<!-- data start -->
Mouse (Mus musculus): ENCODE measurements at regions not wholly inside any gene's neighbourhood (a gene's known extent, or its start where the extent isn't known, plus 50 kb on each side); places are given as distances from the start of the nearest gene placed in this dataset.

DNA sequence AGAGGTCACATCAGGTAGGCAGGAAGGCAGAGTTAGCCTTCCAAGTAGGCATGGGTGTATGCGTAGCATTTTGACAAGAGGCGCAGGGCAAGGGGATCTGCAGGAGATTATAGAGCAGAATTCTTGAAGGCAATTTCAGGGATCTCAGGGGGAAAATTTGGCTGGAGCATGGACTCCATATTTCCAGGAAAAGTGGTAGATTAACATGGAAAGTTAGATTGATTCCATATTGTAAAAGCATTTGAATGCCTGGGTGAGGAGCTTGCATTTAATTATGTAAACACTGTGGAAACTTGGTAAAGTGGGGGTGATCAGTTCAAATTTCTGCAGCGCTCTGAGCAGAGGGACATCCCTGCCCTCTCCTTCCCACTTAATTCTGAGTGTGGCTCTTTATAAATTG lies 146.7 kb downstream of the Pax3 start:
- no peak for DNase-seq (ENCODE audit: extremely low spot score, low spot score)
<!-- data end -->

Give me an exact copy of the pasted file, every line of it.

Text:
Mouse (Mus musculus): ENCODE measurements at regions not wholly inside any gene's neighbourhood (a gene's known extent, or its start where the extent isn't known, plus 50 kb on each side); places are given as distances from the start of the nearest gene placed in this dataset.

DNA sequence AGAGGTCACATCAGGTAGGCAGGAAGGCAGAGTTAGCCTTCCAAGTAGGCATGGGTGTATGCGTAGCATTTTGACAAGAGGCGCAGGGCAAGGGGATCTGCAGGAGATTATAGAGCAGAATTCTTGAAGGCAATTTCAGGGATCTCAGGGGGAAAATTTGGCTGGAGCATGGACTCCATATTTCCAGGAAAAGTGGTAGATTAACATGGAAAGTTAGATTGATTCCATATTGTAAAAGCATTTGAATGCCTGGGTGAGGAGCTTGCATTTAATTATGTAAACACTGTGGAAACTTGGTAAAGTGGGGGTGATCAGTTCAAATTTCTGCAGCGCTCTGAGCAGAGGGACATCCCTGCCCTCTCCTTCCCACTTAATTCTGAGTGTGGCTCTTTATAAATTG lies 146.7 kb downstream of the Pax3 start:
- no peak for DNase-seq (ENCODE audit: extremely low spot score, low spot score)